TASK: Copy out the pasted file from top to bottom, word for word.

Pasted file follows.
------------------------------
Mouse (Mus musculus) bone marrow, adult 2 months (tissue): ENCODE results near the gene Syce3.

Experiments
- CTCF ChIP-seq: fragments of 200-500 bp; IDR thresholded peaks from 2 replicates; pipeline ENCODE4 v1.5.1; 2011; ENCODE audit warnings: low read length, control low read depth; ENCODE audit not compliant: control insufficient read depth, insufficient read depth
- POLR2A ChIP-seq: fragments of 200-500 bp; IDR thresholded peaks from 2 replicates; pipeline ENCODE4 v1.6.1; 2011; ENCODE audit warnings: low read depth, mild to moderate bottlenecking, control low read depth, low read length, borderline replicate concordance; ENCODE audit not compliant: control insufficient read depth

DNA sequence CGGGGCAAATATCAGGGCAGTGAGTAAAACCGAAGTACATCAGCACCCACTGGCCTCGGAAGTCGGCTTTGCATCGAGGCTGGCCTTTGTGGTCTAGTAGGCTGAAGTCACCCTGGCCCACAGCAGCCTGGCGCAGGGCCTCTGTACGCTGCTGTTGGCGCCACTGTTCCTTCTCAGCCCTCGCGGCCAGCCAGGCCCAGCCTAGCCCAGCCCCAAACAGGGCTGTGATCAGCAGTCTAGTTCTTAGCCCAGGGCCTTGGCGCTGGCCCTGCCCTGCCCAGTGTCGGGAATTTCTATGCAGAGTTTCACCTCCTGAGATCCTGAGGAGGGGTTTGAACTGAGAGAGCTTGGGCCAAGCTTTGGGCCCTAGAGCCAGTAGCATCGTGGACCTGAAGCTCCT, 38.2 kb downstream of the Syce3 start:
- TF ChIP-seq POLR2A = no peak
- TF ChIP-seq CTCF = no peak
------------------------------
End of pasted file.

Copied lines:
Mouse (Mus musculus) bone marrow, adult 2 months (tissue): ENCODE results near the gene Syce3.

Experiments
- CTCF ChIP-seq: fragments of 200-500 bp; IDR thresholded peaks from 2 replicates; pipeline ENCODE4 v1.5.1; 2011; ENCODE audit warnings: low read length, control low read depth; ENCODE audit not compliant: control insufficient read depth, insufficient read depth
- POLR2A ChIP-seq: fragments of 200-500 bp; IDR thresholded peaks from 2 replicates; pipeline ENCODE4 v1.6.1; 2011; ENCODE audit warnings: low read depth, mild to moderate bottlenecking, control low read depth, low read length, borderline replicate concordance; ENCODE audit not compliant: control insufficient read depth

DNA sequence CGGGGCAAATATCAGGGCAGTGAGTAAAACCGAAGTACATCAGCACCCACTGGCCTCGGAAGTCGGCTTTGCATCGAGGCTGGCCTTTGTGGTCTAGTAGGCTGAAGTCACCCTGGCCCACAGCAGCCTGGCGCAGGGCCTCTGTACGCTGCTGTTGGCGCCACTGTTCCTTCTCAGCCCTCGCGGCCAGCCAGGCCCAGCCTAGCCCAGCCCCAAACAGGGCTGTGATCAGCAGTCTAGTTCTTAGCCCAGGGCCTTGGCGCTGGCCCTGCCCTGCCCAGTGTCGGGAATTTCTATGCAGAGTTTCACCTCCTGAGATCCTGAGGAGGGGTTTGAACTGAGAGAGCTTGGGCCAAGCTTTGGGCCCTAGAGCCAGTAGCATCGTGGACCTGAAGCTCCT, 38.2 kb downstream of the Syce3 start:
- TF ChIP-seq POLR2A = no peak
- TF ChIP-seq CTCF = no peak